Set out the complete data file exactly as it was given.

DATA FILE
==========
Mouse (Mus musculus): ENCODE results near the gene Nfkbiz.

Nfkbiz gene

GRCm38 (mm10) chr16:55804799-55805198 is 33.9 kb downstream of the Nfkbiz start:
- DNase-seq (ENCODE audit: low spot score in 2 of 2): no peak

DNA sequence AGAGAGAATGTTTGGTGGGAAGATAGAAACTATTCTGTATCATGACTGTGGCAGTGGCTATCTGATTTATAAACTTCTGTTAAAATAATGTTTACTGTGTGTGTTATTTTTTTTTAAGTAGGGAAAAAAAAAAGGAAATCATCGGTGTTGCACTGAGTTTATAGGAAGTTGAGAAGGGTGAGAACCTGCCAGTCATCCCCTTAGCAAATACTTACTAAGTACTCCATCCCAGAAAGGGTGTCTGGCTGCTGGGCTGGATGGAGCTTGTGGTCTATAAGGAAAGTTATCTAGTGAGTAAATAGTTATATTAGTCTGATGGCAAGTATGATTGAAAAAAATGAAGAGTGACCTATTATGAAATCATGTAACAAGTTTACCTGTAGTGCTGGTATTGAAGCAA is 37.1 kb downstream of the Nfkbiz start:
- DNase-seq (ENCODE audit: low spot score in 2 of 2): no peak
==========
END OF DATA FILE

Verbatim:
Mouse (Mus musculus): ENCODE results near the gene Nfkbiz.

Nfkbiz gene

GRCm38 (mm10) chr16:55804799-55805198 is 33.9 kb downstream of the Nfkbiz start:
- DNase-seq (ENCODE audit: low spot score in 2 of 2): no peak

DNA sequence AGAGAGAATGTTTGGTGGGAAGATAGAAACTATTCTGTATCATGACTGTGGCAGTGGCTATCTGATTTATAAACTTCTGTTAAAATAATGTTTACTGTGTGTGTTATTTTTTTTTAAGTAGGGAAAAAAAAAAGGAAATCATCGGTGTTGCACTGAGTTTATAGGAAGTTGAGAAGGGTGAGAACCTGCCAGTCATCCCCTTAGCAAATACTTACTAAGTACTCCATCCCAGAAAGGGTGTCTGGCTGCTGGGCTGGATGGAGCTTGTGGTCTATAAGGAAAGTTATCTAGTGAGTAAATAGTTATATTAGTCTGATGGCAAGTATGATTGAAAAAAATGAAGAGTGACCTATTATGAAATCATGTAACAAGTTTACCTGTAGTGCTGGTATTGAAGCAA is 37.1 kb downstream of the Nfkbiz start:
- DNase-seq (ENCODE audit: low spot score in 2 of 2): no peak